Crowley touches on many themes and concepts in this slim volume, and her lyrical prose allows parts of this novel to reach heights that are utterly superlative. However, while exotic and evocative, it never overwhelms: Crowley carefully couples these literary curlicues with astonishingly spot-on dialogue and overlapping points-of-view that allow for dual perspectives of meaningful instants. Doing so lends a certain gravitas, but its more reflective than melancholic, and its a neat narrative trick to delineate the motivations and perceptions of her two main characters. And differentiating character is something that Crowley does beautifully: her characters are all rich and distinct, with idiosyncrasies and backgrounds that are intriguing and creative without falling into the trap of being kooky for the sake of being kooky. I also enjoyed the way in which Crowley allowed her characters to be more than just themselves: the family lives of the characters are beautifully woven into the narrative rather than simply excluded or glossed over, as can sometimes happen in YA when the author is striving to make their characters artificially independent.

Identity and the way it is created both within and without is a key theme in this book, and like so many excellent books Ive read this year, self-concept is carefully intertwined with art and the act of creation. But what is curious here is how Crowley also allows art not only to be a voice, but also as a (partial but painfully inadequate) substitute for a voice, or even as a means by which a voice is hidden. Shadows identity is revealed to Lucy only in the final few pages of the book, and the timing and reasons behind this final reveal are fascinating. For me, however, this was also the part of the book that I struggled with: while Shadow/Eds battle with his identity and self-concept stopped him from revealing the truth to identity, and while Lucys own identity took strength from Shadows art, I just found that this element was drawn out to farcical proportions. After a while, Lucys swooning promulgations of love for a mere apparition began to grate somewhat, particularly given her otherwise strong and forthright nature, and I found myself wondering how on earth Ed, even with his embattled self-esteem, managed to cope with thisit does, after all, seem rather back-handed compliment to be told repeatedly that your shadow self is far superior to the rest of you.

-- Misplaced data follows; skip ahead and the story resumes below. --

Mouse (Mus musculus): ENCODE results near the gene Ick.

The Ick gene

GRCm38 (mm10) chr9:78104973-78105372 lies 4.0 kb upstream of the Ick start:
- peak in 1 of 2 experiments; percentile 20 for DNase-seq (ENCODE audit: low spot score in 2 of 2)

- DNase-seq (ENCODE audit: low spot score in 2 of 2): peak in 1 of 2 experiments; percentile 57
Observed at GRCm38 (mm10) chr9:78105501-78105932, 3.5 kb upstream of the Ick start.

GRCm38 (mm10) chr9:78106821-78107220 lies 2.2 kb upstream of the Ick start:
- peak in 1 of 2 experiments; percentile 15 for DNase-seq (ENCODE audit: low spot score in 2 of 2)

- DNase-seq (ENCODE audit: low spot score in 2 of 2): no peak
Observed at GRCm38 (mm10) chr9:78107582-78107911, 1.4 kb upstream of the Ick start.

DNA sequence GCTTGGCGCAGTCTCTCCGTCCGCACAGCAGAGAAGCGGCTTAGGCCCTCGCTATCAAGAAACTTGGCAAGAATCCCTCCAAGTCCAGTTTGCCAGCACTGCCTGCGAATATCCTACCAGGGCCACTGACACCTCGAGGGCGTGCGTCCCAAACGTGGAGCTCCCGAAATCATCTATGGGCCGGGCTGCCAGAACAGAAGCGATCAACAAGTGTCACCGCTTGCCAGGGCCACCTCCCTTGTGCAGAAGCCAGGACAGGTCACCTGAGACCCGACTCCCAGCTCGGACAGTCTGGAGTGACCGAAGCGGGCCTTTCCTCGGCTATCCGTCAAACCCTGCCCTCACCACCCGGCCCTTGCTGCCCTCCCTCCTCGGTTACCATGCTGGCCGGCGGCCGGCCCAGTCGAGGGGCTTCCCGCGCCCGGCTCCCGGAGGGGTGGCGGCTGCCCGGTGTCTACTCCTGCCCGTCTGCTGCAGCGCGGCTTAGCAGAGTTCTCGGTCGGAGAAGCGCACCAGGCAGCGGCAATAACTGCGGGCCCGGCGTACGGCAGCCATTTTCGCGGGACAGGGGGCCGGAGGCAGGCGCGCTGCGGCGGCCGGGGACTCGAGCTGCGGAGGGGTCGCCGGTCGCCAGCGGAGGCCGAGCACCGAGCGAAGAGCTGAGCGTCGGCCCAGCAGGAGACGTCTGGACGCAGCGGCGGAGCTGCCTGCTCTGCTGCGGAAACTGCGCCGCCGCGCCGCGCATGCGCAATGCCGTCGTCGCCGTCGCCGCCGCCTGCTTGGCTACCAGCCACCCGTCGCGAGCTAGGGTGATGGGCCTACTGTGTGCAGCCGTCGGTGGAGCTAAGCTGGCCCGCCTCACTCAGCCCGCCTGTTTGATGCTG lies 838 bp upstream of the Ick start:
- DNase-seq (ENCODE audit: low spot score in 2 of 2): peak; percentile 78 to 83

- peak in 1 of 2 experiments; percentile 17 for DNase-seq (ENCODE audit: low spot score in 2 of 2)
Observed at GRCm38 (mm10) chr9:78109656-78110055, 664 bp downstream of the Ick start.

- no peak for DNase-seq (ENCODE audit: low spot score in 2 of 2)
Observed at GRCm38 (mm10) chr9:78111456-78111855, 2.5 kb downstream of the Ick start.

Still, I can honestly say that many readers will find themselves at least a little in love with this book. I know that this site is called Read in a Single Sitting, but this book is one that, like fine chocolate, you might want to savour a littleif you can bring yourself to do so. I look forward to reading more of Crowleys work.

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Purchase Graffiti Moon

With thanks to Pan Macmillan Australia for the review copy

Other books by Cath Crowley:

a little wanting song crowley1 Review: Graffiti Moon by Cath Crowleycath crowley faltrain Review: Graffiti Moon by Cath Crowleychasing charlie duskin crowley Review: Graffiti Moon by Cath Crowley


  1. Great review, this does sound like an interesting read. What a fantastic blog by the way :)

    • Stephanie /

      Thanks so much for stopping by, Naida! It is a great read, and Im thoroughly impressed by Crowleys prose style and her excellent dialogue. :)

      Thanks also for your lovely words about my site!